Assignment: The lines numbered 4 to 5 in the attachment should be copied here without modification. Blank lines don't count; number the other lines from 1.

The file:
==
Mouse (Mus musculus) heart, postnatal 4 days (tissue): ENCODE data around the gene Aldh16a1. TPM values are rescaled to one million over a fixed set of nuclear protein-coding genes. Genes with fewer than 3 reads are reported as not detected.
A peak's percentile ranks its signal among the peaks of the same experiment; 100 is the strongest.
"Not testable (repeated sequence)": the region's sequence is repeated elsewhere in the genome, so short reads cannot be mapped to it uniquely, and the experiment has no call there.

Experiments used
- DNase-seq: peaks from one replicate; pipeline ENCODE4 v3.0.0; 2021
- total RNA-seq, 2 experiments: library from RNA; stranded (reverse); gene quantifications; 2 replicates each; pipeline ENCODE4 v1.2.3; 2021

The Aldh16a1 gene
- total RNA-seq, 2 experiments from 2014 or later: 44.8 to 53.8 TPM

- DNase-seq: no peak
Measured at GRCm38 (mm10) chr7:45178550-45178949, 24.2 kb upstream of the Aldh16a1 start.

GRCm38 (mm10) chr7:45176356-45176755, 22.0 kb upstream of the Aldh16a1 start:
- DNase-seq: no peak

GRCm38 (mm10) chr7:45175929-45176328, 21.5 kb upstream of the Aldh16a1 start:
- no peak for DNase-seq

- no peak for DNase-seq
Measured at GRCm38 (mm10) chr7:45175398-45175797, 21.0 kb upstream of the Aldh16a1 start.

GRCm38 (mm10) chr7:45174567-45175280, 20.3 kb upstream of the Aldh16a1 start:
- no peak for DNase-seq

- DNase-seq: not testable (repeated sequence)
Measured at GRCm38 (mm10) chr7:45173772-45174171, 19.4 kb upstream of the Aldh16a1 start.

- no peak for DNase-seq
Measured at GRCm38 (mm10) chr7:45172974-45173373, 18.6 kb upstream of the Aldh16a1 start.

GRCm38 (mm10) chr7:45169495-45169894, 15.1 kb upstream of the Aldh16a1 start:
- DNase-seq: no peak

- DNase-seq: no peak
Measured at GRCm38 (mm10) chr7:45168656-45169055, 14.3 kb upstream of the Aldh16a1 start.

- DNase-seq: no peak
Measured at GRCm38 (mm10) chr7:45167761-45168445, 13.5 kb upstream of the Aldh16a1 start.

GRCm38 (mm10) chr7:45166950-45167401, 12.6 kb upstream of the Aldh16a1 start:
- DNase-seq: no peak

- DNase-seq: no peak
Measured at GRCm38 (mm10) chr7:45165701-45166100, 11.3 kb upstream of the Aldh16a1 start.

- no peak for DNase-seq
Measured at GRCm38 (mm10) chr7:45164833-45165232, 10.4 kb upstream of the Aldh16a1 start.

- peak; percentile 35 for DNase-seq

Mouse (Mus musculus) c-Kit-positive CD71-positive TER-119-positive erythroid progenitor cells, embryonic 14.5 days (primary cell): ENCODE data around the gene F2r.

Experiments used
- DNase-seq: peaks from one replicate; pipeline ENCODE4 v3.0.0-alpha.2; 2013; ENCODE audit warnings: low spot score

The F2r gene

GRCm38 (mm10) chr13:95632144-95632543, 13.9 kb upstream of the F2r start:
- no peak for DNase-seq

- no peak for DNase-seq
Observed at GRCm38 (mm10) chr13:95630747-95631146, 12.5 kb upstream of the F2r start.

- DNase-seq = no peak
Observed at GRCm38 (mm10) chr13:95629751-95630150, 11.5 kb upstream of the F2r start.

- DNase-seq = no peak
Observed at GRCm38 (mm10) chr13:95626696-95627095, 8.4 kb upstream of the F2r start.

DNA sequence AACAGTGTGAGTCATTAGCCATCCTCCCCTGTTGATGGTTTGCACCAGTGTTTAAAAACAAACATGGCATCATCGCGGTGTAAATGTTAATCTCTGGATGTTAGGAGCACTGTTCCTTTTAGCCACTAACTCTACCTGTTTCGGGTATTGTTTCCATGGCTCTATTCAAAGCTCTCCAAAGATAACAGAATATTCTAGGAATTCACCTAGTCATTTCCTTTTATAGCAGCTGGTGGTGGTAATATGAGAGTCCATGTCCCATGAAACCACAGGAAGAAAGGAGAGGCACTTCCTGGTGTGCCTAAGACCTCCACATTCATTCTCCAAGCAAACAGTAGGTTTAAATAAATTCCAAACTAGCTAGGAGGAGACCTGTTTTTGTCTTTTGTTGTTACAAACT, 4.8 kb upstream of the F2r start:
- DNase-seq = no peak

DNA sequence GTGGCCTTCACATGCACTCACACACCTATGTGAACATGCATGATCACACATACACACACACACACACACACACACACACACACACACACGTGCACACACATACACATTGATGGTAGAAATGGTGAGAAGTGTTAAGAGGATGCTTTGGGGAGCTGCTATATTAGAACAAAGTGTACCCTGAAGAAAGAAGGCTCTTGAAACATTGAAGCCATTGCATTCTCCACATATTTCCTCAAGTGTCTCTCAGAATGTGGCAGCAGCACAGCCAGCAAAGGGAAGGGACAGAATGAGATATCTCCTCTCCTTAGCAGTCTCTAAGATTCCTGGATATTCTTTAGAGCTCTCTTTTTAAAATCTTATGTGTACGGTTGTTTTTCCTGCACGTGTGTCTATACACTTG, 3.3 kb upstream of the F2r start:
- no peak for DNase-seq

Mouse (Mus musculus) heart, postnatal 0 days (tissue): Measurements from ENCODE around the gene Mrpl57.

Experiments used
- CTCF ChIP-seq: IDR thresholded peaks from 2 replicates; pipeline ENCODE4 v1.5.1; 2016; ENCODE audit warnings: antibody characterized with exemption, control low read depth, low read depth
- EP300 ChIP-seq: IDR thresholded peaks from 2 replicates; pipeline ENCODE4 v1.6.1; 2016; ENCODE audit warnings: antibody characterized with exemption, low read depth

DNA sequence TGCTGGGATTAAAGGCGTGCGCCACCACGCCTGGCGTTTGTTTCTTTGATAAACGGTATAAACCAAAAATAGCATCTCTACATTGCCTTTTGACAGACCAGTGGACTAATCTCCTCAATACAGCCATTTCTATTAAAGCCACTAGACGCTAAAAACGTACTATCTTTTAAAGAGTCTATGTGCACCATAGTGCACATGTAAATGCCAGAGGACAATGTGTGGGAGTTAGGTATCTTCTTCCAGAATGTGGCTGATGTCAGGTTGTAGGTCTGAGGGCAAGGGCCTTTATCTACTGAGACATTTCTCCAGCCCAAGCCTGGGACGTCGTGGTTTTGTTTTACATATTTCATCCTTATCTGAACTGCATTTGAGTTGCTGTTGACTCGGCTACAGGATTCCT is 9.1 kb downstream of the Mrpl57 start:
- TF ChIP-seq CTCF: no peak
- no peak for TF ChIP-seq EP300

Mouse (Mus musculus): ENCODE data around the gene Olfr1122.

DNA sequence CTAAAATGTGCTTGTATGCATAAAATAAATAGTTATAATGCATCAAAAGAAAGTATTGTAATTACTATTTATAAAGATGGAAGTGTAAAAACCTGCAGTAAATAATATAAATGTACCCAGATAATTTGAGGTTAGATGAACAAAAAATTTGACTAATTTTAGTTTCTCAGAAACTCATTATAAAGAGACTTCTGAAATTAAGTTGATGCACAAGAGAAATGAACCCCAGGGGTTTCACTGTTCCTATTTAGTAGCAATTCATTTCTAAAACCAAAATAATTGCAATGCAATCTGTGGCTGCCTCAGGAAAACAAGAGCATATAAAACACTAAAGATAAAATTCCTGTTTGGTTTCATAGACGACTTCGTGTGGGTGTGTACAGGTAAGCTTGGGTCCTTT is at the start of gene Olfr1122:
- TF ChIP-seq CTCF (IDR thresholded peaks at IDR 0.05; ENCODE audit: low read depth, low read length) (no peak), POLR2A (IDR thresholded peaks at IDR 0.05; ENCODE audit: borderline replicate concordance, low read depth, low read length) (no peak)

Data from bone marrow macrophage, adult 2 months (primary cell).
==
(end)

Experiments used
- DNase-seq: peaks from one replicate; pipeline ENCODE4 v3.0.0; 2021